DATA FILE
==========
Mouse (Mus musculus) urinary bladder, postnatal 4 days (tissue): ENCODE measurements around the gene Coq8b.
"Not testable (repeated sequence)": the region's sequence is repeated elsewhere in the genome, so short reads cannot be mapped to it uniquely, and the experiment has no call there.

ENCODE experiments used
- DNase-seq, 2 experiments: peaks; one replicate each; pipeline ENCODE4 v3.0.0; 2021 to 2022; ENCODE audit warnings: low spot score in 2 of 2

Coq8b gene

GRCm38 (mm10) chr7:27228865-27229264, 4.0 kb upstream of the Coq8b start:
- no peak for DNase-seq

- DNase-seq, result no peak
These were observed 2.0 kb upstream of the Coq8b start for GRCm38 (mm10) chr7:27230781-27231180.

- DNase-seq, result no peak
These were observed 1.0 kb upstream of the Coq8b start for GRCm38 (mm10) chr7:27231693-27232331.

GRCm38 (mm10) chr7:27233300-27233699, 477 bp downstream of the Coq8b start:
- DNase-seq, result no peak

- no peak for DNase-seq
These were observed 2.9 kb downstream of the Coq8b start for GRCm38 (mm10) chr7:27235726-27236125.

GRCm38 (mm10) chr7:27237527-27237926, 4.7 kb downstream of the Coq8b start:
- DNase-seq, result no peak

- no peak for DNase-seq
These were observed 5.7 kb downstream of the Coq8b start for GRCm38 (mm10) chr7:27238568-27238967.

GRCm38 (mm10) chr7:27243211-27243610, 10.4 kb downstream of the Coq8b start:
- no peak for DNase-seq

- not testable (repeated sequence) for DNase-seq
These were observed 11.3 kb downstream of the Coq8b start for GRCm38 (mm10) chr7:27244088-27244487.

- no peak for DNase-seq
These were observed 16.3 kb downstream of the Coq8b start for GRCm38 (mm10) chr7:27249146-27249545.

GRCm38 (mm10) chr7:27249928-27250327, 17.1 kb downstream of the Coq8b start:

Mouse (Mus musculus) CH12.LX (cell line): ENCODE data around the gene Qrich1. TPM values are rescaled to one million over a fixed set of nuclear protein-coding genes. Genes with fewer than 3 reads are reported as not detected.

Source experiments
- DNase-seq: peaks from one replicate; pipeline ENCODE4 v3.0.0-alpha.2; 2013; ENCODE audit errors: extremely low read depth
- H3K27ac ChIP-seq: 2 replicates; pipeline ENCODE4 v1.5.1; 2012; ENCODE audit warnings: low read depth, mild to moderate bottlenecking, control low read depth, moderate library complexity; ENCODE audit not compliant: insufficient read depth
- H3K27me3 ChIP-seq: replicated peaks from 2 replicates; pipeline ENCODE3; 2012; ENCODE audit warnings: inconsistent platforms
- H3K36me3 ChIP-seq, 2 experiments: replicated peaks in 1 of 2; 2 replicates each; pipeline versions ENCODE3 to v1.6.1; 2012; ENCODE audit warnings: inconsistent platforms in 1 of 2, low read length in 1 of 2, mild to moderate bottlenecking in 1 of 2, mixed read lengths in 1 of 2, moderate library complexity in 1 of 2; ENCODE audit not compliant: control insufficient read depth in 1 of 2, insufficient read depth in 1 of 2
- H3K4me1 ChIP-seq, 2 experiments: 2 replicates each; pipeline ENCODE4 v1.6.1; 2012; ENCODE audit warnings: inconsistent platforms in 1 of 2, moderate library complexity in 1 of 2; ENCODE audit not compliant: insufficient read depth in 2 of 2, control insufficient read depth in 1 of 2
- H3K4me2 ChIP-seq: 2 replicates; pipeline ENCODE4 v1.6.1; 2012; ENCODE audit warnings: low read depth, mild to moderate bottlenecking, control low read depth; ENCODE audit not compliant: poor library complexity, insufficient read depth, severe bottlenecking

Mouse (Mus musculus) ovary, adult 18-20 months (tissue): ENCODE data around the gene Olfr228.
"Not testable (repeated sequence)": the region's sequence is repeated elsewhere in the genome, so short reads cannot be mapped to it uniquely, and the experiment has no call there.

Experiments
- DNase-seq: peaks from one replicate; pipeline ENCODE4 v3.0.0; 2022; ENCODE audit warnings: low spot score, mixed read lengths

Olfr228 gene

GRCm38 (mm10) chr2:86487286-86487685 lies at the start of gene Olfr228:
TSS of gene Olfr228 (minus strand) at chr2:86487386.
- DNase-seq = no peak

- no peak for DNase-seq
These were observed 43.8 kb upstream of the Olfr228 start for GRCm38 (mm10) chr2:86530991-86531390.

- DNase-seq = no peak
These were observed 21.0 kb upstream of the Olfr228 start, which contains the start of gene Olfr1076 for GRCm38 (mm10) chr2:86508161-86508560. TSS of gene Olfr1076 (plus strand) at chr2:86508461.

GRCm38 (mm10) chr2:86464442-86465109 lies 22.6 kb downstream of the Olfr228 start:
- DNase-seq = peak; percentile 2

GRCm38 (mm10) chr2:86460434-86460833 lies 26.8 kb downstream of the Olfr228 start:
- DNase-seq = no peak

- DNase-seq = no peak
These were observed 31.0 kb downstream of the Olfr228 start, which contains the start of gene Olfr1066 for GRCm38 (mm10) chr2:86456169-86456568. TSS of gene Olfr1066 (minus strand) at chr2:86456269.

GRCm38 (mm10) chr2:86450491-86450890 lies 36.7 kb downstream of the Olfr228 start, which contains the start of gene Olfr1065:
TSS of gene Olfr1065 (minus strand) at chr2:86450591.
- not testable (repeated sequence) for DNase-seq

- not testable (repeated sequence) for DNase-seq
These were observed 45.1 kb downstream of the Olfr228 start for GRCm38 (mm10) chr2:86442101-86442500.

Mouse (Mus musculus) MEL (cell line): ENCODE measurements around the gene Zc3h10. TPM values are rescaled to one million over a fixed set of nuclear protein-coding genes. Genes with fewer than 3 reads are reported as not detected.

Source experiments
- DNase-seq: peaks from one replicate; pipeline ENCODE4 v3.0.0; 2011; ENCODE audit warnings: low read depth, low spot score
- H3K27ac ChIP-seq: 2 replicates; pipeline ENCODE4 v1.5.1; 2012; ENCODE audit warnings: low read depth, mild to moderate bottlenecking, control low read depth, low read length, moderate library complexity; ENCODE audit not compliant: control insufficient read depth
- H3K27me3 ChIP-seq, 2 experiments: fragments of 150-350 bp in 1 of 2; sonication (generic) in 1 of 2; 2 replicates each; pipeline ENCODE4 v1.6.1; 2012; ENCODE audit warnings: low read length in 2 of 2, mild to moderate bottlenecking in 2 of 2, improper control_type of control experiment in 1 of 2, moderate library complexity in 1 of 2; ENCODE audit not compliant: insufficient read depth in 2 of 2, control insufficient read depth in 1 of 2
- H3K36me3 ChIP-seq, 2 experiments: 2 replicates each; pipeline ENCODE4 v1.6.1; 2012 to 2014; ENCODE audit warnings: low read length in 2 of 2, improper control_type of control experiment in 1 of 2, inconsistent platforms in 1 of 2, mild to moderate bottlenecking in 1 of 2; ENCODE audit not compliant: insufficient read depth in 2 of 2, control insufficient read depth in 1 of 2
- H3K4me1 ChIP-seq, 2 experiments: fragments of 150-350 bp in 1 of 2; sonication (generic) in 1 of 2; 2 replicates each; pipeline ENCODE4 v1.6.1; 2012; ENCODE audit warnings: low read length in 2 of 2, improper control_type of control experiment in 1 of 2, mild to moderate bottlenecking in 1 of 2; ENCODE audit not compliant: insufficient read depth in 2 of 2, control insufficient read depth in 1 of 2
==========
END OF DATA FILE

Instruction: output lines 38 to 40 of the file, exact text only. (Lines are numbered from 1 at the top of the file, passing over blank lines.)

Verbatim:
- DNase-seq: peaks from one replicate; pipeline ENCODE4 v3.0.0; 2022; ENCODE audit warnings: low spot score, mixed read lengths

Olfr228 gene

GRCm38 (mm10) chr2:86487286-86487685 lies at the start of gene Olfr228: